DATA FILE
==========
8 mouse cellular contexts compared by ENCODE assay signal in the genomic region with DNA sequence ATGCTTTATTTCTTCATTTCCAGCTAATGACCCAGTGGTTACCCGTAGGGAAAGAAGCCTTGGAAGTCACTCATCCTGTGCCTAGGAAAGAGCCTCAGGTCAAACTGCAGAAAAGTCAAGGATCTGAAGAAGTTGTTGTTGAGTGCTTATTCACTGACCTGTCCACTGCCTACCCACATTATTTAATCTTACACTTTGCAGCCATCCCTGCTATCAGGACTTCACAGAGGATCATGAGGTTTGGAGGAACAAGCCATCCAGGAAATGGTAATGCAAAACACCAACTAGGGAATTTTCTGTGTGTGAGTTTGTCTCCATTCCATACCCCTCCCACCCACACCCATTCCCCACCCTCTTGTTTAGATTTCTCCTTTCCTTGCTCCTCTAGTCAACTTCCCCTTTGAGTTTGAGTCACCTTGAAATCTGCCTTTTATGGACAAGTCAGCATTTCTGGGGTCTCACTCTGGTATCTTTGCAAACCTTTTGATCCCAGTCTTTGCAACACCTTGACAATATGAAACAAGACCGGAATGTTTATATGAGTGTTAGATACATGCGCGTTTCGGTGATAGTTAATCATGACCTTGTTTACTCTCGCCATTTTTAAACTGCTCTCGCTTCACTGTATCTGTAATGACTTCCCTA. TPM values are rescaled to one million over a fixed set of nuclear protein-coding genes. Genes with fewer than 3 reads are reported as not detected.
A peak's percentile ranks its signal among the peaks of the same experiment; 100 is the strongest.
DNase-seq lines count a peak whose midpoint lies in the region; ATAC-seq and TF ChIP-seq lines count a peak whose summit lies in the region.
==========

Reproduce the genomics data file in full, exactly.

8 mouse cellular contexts compared by ENCODE assay signal in the genomic region with DNA sequence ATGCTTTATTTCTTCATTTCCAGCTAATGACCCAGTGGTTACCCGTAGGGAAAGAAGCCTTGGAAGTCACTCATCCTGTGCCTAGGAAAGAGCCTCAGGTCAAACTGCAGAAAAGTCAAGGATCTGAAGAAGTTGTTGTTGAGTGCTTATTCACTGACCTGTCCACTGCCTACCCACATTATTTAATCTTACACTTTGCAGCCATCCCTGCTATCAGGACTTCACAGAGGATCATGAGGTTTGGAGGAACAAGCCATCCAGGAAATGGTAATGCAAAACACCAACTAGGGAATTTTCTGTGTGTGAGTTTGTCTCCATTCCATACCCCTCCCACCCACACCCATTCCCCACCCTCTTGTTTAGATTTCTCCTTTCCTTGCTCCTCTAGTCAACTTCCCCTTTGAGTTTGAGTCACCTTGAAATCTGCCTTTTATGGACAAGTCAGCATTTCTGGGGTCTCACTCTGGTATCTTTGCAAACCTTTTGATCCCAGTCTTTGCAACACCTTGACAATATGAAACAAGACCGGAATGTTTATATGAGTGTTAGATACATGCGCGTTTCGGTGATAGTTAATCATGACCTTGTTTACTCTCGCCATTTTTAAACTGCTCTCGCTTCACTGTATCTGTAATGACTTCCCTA. TPM values are rescaled to one million over a fixed set of nuclear protein-coding genes. Genes with fewer than 3 reads are reported as not detected.
A peak's percentile ranks its signal among the peaks of the same experiment; 100 is the strongest.
DNase-seq lines count a peak whose midpoint lies in the region; ATAC-seq and TF ChIP-seq lines count a peak whose summit lies in the region.